For long, luxury consumers have been coveting the ‘Made in Italy’ label on their garments. However, recent COVID-19-led disruptions have highlighted the need for reforms in this age-old industry. The industry needs to establish rules applicable to the Italian production system, says Andrea Rambaldi, Owner, FashionArt and President, Gruppo Moda Sport Calzatura of Assindustria Venetocentro. His company, which works with luxury leaders like Valentino, Armani, Ferragamo, Chanel, Lanvin and Yves Saint Laurent, plans to open its own production unit with around 20 subcontractors.
Currently, Italian luxury producers face multiple challenges including rising transport costs, pressure to reduce turnaround time and need to confirm to new sustainable strategies. They hope to resolve these issues post lockdown by making their supply chain more flexible and better organized in collaboration with artisan production networks
Highly fragmented production system
One of the foremost challenges forced by luxury makers in Italy is the complex production system in Veneto. The region is divided into a series of highly specialized districts including eyewear (Belluno), sportswear (Montebelluna), footwear (Riviera del Brenta) and leather (Vicenza). It houses over 10,000 companies that employ 73,000 workers. In 2020, exports from this region declined 11 per cent to €9 billion due to the pandemic, as per Unioncamere Veneto estimates.
Companies that managed to survive the crisis switched to making masks and medical devices. However, in the first quarter of 2021, demand for luxury products resurged with most orders coming from China. The Italian luxury production model relies on highly specialized small-sized companies. Vendors such as Fashion Art play an important role in ensuring compliance with deadlines, quality levels and cost controls in this production chain. The firm collaborates with the artisans to guarantee flexibility and speed. It has also started working with new brands.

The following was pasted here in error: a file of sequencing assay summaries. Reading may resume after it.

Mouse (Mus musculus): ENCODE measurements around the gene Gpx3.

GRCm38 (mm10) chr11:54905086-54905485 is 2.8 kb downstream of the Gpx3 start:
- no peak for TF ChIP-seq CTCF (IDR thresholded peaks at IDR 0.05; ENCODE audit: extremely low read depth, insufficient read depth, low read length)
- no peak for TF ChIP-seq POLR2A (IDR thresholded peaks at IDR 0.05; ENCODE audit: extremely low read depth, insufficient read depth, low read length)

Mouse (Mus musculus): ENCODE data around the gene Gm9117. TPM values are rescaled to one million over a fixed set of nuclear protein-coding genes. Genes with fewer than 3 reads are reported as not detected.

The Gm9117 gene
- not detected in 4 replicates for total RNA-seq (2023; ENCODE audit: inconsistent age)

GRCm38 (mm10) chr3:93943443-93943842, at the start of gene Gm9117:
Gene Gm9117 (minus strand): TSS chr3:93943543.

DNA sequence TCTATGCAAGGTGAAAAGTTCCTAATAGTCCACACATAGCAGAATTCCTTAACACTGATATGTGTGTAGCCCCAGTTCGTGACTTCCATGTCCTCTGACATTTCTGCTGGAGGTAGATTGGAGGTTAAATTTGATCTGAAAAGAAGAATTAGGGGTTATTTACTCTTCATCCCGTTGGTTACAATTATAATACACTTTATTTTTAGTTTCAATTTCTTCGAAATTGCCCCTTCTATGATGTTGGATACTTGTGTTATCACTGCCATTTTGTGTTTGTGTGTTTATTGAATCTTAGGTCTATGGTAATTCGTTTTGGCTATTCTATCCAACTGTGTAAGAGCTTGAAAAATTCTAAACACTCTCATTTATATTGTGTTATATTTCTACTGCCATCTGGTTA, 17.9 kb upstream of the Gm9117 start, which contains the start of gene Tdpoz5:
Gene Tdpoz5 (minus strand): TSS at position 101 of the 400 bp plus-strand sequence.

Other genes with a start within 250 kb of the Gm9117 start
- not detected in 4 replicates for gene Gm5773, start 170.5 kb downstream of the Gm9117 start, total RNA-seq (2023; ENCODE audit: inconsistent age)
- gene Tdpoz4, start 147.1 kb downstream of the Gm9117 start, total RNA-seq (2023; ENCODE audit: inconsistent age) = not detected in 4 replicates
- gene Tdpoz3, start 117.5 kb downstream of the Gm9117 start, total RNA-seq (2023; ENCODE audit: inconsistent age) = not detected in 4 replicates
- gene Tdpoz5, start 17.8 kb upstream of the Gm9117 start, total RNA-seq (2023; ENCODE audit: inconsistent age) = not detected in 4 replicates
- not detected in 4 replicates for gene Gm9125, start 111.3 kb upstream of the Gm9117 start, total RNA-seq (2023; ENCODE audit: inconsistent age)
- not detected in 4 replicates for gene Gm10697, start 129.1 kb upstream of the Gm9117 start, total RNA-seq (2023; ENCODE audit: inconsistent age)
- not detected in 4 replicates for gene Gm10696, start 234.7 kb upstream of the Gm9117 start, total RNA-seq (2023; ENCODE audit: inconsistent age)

The industry also suffers from lack of skilled workers, states Laura Dalla Monta, Owner, Confezioni Alice. It doesn’t make standard products. Dalla Montà relies on a vendor to procure work for her business and handle the relationship with the brands. She does not have the required infrastructure to manage contracts and comply with brands’ specifications.
Ilegal occupancy by Chinese brands
Another hurdle being faced by Italian luxury fashion industry is growing competition from Chinese companies in Veneto. As per Confartigianato Vento estimates, small Chinese-owned businesses now account for about 35 per cent of total production in the region. Most these Chinese companies operate illegally. Their production is of a lower level and standard, says Giuliano Secco, President, Confartigianato Veneto. Italian luxury brands are unaware of these subcontractors as the supply chain is managed by vendors who conceal these details from them.
To resolve these issues, some Italian suppliers plan to recruit skilled Chinese workers in their companies, while others plan to collaborate directly with Chinese firms. These firms plan to build long-term relations with luxury brands by encouraging more investments in personnel and machinery. Currently, these suppliers are struggling to fulfill orders in double-quick time. They wish to reward their workers for the efforts. But for this, the production model needs to change.